Since oil was discovered in Nigeria in the 1950s and the drilling of the first commercial oil well commenced in Oloibiri, Bayelsa state in 1956, the country witnessed rapid change in its Financial fortunes as the petrodollar flowed in.
As the nation enjoyed the many benefits of the new found wealth, so also did the nation begin to experiences the burden of oil in different aspects.
This report takes a look at the Ogoni environmental degradation and clean up efforts.
One of the many challenges associated with oil exploration and exploitation particularly in the Niger Delta region where most of Nigeria’s oil exploitation takes place is environmental pollution and degradation.
Some of the specific environmental problems include oil spills, gas flaring, and waste discharge.
The alluvial soil of the Niger Delta is also said to be less viable for agricultural activities – thanks to the degradation of the environment.
Furthermore, groundwater in the area is found to have high levels of hydrocarbons or was contaminated with benzene, a carcinogen, at 900 levels above world health organisation guidelines.
Of the areas affected in the Niger Delta, Ogoni in rivers state appears to have a fair share of the problem.
For instance, a study over a 15-year period from 1976 to 1991 reportedly showed that there were 2,976 oil spills of about 2.1 million barrels of oil in Ogoniland, accounting for about 40% of the total oil spills of the royal dutch/shell company worldwide.
An assessment of over 200 locations in Ogoniland by the united nations environment programme also found that impacts of the 50 years of oil production in the region extended deeper than previously thought.
In response to several agitations from right groups in the Niger Delta area, particularly the people of Ogoni communities in rivers state, the federal government in 2009, commissioned the United Nations Environmental Programme (UNEP) to carry out an environmental assessment of Ogoniland.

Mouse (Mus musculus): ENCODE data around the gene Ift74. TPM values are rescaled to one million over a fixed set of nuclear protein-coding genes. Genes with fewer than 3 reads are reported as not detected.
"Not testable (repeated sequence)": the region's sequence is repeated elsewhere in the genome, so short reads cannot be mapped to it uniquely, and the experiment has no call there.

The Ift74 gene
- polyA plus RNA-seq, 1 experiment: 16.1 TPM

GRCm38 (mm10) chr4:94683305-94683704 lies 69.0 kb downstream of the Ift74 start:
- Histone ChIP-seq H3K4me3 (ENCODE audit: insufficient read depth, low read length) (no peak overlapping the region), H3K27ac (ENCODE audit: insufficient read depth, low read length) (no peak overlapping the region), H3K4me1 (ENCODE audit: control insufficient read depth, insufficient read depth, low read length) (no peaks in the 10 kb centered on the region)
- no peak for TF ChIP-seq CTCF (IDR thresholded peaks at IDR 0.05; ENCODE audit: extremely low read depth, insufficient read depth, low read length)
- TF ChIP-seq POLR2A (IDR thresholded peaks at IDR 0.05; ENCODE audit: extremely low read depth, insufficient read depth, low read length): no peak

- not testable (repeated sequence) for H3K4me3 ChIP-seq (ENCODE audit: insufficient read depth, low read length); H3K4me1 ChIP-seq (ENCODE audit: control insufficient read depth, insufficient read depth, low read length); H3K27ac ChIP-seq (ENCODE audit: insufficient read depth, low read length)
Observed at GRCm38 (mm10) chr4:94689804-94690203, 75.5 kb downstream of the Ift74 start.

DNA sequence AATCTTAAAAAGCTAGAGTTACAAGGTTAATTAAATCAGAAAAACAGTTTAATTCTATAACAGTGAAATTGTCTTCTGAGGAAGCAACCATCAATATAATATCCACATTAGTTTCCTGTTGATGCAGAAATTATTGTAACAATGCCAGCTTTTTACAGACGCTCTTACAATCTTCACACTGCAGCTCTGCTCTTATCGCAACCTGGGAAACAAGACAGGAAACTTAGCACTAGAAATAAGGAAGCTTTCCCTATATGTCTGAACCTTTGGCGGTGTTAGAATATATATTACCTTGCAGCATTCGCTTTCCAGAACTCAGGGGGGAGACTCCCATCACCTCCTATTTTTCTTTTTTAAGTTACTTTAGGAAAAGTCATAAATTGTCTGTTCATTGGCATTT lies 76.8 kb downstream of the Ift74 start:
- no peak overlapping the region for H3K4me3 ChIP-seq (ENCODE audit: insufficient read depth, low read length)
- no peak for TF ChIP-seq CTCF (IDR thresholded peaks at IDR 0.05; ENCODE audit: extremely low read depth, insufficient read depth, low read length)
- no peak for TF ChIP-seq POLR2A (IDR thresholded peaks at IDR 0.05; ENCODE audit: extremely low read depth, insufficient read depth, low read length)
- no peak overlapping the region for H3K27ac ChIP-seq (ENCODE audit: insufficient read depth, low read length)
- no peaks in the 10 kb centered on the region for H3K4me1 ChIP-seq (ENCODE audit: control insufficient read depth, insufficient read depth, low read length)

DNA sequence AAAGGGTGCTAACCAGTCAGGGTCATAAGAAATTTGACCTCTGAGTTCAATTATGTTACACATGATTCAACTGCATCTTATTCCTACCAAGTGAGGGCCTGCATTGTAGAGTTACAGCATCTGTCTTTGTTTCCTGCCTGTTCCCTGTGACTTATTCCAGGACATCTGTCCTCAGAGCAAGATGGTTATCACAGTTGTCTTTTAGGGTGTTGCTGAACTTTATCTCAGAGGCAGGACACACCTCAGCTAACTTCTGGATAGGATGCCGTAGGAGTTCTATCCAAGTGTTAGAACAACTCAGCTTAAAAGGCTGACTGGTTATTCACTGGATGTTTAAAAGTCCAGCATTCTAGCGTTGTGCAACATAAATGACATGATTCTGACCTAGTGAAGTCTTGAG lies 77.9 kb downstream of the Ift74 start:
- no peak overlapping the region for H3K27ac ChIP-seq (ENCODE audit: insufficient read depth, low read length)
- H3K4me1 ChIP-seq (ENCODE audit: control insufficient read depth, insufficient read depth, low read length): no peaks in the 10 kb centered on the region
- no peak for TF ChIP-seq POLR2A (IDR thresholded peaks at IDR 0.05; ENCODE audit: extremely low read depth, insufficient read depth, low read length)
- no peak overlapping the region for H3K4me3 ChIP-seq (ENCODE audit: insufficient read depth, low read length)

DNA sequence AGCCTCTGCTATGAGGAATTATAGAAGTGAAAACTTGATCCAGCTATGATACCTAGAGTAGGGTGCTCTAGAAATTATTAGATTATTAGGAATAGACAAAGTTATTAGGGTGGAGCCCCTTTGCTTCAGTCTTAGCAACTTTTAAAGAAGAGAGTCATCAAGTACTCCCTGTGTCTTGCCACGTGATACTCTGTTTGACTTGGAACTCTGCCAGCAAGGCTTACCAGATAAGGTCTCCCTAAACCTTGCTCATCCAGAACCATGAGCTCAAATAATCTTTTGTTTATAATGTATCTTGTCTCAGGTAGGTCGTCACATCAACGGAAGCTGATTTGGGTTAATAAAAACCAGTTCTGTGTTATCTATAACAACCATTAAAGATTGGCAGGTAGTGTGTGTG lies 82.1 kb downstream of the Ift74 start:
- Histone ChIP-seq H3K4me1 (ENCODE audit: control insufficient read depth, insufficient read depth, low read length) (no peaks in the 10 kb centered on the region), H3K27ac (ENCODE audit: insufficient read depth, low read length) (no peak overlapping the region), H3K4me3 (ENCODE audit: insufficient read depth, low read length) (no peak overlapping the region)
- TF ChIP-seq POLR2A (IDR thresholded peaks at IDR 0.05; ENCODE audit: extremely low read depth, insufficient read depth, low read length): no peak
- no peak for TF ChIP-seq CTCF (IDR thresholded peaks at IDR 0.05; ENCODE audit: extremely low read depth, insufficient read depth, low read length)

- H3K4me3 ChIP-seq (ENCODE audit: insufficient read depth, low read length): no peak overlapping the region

The UNEP report was released on the 4th of august 2011, and former president Goodluck Jonathan, immediately set up a Presidential Implementation Committee (PIC) to review its findings.
The federal ministry of petroleum resources then established the Hydro-Carbon Pollution Restoration Project (HYPREP) in July, 2012.
HYPREP was set-up to among other things: restore all communities impacted by hydro-carbon contamination in Nigeria and any or all matters that the federal government may (from time to time) assign to the project.
In-spite of several promises, the Ogoni clean up never took off in line with the recommendation of the United Nations Environmental report.
This led to continued despair among the people of Ogoni land as the misery of living under the impact oil degradation continues to bite harder.
However, hope of the Ogoni people has been rekindled with the decision of the Buhari Administration to begin the clean-up project.
Noting that the process of complete clean-up of polluted communities would take about 25-30 years, president Muhammadu Buhari considers kick-starting the project as a major step in fulfilling his campaign promises to the people of the region and returning peace and prosperity to Ogoni land.
Already, the minister of environment Amina Mohammed has visited Ogoni land to meet with stakeholders as part of preparations for the formal launch of the project, and to the effect president Muhammadu Buhari is expected to flag off the clean up of oil spills in Ogoni on June 2, 2016.
The visit and flag-off by President Buhari will be a historic event to the devastated Ogoni oil bearing communities.
Cleaning-up the polluted water, land and air of Ogoni communities is certainly not just a Nigerian issue but an international obligation.